Next, we went ahead to a place with a few structures of different materials. The first figure we saw was of a stone bock in which multitude of people with terrified expressions on their faces had been carved. It was a Holocaust memorial. All the structures in that area were Holocaust memorials. We saw a man crouching on the floor with much pain on his face. The figure was that of a Jewish man  who had been forced to sweep the streets while the other people just watched him and laughed. It was a reminder of the hardships Jews had gone through. Siegenfried told us that a few insensitive tourists thought that the pained expression on the man’s face was funny and sat on it to take funny pictures. So the artist who had made the figure added a spiky, metal wire around the statue, to remind people that it was a tribute to the Jewish community and also to keep people from sitting on it. Quite an effective solution.

We walked across the yard and passed two big stone blocks. We were informed about the belief that if you walk between the blocks, you will have bad luck for a year. I wanted to walk between the blocks, just for fun, but then I thought, I am going to have my Board exams this year. Better not risk it.  We saw another memorial, which had the names of all the people that had died in the Holocaus t. It was filled from top to bottom. That is when the I realized the severity of World War II. And I realized, not much has changed. The prejudices still exist, although they are a bit more subtle. It would take a lot more memorials to list all the people who have died due to prejudice.

We came across a famous art museum called Albertina. We couldn’t really stop to go in there, since we had many other places to visit. Siegenfried informed it was really old and had a large collection of different kinds of art pieces. It had been damaged by bombs during the World War II.

Siegenfried was a nice person. He was well versed in the history of Austria and world history, very much in love with his country. His jokes were hilarious. He was also extremely remorseful about the role played by the Germans in World War II.

The next hour passed in a blur. We wove through the colourful streets of vienna and saw innumerable buildings. The Congress building, a public library with really old books, the Spanish riding school, a treasury and many more that I can’t remember . At the end of the walking tour, I was much more knowledgeable than I had been a few hours ago. We stopped in what seemed to be the city centre of Vienna – restaurants and shops in every corner of the streets.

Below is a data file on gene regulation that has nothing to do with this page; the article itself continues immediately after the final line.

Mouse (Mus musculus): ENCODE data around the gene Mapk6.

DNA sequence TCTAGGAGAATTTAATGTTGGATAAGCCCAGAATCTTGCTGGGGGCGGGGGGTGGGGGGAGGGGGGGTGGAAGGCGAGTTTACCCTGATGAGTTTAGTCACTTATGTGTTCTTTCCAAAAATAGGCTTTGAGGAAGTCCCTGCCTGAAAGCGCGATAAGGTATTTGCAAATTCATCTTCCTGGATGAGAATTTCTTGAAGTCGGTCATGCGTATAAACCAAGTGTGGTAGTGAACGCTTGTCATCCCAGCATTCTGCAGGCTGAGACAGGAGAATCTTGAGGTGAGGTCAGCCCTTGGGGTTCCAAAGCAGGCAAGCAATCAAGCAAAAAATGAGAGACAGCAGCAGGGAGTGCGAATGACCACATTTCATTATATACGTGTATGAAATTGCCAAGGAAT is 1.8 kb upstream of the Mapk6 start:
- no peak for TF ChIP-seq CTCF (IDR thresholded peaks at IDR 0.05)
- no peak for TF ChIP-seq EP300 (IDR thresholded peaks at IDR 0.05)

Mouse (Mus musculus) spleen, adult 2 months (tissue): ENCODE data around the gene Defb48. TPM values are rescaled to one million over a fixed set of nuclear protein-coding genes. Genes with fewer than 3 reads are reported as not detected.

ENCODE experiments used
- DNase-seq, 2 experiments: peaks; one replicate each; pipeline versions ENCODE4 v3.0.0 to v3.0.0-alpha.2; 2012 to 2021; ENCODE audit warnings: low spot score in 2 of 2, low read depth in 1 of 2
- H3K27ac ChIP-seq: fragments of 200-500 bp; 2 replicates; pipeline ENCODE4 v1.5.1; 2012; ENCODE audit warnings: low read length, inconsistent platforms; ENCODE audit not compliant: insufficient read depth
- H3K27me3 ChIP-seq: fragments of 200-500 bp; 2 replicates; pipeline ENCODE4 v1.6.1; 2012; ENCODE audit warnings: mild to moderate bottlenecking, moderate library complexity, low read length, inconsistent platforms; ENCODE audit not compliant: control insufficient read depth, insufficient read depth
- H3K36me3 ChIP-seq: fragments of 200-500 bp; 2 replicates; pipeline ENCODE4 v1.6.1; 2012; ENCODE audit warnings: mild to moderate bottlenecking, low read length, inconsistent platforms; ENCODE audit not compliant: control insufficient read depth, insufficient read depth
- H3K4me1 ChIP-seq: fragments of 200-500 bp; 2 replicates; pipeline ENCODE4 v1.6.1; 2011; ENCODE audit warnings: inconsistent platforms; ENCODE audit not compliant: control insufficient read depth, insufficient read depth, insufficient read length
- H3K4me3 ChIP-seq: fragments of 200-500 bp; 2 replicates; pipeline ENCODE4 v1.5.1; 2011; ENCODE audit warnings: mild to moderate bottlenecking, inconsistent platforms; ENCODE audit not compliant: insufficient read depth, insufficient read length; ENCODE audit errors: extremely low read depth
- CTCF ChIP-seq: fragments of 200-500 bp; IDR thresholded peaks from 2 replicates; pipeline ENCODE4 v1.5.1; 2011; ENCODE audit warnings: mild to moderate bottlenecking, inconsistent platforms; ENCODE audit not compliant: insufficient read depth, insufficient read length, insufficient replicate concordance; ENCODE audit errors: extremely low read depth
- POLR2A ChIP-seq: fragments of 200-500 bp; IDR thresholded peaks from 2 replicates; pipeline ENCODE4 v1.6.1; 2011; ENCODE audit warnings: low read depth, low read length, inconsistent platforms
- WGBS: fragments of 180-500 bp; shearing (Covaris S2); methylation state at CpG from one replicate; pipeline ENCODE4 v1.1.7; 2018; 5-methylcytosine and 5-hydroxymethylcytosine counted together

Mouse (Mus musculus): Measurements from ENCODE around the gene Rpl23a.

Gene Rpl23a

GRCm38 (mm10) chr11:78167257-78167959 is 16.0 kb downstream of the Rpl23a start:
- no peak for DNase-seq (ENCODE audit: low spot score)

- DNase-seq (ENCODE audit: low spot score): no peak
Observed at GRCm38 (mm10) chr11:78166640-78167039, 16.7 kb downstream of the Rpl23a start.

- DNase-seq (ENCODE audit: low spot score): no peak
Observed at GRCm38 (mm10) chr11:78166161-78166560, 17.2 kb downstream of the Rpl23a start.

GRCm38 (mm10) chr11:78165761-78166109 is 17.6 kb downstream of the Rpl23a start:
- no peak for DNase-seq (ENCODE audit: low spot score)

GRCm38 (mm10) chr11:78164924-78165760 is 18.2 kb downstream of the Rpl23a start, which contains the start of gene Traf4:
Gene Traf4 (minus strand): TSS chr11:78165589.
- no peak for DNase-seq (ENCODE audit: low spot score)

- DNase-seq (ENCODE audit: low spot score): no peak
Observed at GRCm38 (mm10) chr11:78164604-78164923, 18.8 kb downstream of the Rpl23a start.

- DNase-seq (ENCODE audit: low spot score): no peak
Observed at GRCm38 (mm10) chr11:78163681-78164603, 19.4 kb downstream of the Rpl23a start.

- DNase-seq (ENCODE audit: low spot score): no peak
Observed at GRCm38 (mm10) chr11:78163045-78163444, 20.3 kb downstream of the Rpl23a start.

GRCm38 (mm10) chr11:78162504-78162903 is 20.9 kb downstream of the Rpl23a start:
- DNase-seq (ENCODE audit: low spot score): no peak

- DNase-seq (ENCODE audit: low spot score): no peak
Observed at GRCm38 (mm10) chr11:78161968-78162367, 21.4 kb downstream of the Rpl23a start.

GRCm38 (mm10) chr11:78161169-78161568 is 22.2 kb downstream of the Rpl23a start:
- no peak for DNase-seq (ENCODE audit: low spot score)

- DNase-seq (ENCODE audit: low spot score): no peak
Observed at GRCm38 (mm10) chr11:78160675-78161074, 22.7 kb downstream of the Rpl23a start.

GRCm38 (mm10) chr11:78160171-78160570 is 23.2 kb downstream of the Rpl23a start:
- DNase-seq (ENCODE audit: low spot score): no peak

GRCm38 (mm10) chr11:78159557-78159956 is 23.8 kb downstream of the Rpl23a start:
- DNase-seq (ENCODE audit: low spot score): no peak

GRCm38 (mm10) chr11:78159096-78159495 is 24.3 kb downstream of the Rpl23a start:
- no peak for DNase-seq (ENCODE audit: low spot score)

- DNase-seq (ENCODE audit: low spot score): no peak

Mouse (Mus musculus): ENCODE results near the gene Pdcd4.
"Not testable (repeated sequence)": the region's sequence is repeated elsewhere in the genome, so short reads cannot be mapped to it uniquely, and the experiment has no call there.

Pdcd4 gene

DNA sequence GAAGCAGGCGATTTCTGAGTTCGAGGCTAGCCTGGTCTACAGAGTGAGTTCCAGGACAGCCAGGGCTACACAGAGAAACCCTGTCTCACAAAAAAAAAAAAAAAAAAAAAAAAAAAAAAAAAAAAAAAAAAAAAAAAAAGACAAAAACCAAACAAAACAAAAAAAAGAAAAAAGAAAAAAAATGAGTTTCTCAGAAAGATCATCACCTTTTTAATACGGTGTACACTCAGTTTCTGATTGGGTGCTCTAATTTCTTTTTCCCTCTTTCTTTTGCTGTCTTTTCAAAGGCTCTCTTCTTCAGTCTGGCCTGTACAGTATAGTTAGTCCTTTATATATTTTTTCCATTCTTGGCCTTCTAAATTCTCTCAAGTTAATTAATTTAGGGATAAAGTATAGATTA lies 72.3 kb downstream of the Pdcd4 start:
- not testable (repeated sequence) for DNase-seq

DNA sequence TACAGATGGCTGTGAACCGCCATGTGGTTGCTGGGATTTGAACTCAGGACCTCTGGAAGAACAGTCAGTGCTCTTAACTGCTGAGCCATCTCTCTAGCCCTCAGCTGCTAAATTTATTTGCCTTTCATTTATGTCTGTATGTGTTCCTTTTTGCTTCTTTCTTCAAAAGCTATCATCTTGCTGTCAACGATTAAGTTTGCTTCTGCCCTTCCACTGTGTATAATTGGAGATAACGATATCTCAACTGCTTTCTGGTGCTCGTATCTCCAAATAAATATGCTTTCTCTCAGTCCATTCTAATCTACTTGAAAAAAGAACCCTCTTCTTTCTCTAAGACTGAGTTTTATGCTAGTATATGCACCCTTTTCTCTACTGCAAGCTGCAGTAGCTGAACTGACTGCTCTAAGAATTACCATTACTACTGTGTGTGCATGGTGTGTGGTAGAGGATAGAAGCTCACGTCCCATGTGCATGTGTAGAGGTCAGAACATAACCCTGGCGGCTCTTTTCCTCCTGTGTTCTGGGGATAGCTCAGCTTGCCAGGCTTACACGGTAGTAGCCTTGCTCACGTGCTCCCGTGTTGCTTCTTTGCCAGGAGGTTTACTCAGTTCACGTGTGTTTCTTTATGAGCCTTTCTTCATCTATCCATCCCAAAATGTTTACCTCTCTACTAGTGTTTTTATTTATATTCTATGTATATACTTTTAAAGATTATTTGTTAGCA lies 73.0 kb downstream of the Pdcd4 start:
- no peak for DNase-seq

Since it was almost 2, we looked around for a place to eat lunch. After checking out many restaurants, and roaming through the streets for about fifteen minutes, we ended up at a Burger King. We had a glorious lunch of a single burger, fries and Coke.

Mummy wasn’t hungry, surprisingly, I was not hungry either, so papa was the only one to gobble up the burger. Mummy and I half-heartedly chewed a few fries and drank the Coke.

We roamed around a little and finally found our way back to Sacher hotel. We crossed the street and caught the Big Bus tour bus. I got out the Big Bus brochure that I had got from one of the tour guides earlier. I figured that we were on the  Blue route bus, so I looked up all the places on the Blue route. The first stop was Hofburg Museum, and since I like museums, I decided to stop. The outer part of the museum was beautiful. Exotic gardens, elaborate fountains and a majestic building. We didn’t go inside. We read a bit about the museum and decided to skip since time was ticking away. We just hopped on the next BIG Bus with no particular destination in mind.

Photographs by Insha Faridoon


You may also like

Leave A Comment

Please enter your name. Please enter an valid email address. Please enter message.